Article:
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Whale watching for free

Whale watching for free

The high season for whale watching in NSW is in full swing.

Boats, planes and helicopters operated by whale watching tour operators are a common sight along the east coast.

But if you have your binoculars ready and want to explore at your own pace, it's possible to spot some beautiful whales from land for free.

Why are whales on the move?

Huge populations of whales move through the oceans every year to feed or breed on certain migratory routes.

Off the east coast of Australia, whales migrate north in June and July to give birth and mate in the warmer waters - then they head back south in October and November.

What can you see?

It's possible to see Humpback, Southern Right, Sperm, Killer, False Killer and Pilot whales and the odd dolphin off the coast.

Whales can be observed exhibiting certains behaviours such as; breaching, lobtailing or tail slapping, spyhopping, mugging as well as feeding.

A popular app called Wild About Whales has information for whale enthusiasts and ORRCA - a marine mammal rescue and research organisation - that allows whale watchers to log their sightings, so they can measure numbers on the annual whale migration.

So if you want to get into some whale watching here are eight great land based spots in NSW.

1. Green Cape Lighthouse, Ben Boyd National Park

In southern NSW near Eden, the Green Cape Lookout in Ben Boyd National Park is a favourite for whale watching.

Once known for whaling, Eden is now a centre for sustainable whale watching.

It's stunning, rocky coastline and local wildlife makes it a nature lover's outdoor adventure, with the chance to spot dolphins, seals, sea eagles and gannets too.

2. Tathra Beach, Sapphire Coast 

Another favourite in the south of NSW is Tathra Beach, where whale sighting happen pretty much daily during the season.

This area is also one of the few places where you can see whales eating, from the shore.

3. Snapper Point Lookout, Murramarang National Park

Housed within the Murramarang National Park, near Batemans Bay, the Snapper Point Lookout offers magnificent views across the Murramarang natural skyline, including the imposing Gulagas mountain. 

Whale spotting remains a common occurrence in the migrating season along the long coastline. The lookout is easy to access after a short 400m walk.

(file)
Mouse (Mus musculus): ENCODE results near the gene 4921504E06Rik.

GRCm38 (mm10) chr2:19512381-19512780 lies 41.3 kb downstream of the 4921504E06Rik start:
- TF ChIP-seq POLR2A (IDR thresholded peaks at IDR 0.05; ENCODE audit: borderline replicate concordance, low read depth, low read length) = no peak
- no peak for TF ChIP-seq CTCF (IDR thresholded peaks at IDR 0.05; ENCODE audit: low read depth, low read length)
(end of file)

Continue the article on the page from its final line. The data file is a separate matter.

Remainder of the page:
4. Hyams Beach, Jervis Bay

While whale watching cruises from nearby Huskisson are common, Hyams Beach is known for mama whales and calves sightings.

Hyams beach has additional boasting rights of being one of the whitest beaches in the world.

5. Cape Solander, Kamay Botany Bay National Park

Cape Solander lookout in Southern Sydney has so far had over 3000 whales sightings this season, according to the Wild About Whales Facebook page.

The lookout has a viewing platform.

While you're in the area check out the Kurnell visitors centre for a download of Captain Cook's landing in the area.

6. Tomaree Head, Tomaree National Park

Northwest of Newcastle at Mount Tomaree, you can catch some of the best sightings of whales and other marine life from the high vantage point of the Tomaree Head.

Mostly in October, whales can be seen as they swim down south for feeding.

This is a wonderful spot to catch beautiful views of the nearby Port Stephens.  

7. Crackneck Lookout, Wyrrabalong National Park

Many sightings have been reported from this location in the heart of the Central Coast.

At Bateau Bay, the lookout is stunning, with landscape views across to The Entrance.

Park rangers hold talks during peak migration season between middle of May to June for local knowledge.

7. Smoky Cape Lighthouse, Hat Head National Park

A great spot for picnicking, Smoky Cape near Kempsey also offers whale watching opportunities.

The beautiful octagonal lighthouse is gorgeous for photography and nearby attractions such as Captain Cook’s lookout and Hat Head National Park are also worth taking the time to explore.

Get your dose of vitamin sea

Whale watching takes a bit of patience and usually a bit of a walk into national park.

So make sure you have water, snacks, picnic maps, comfortable clothes and footwear as well as your fully charged smartphone for whale watching logs, camera and your important insurance apps.

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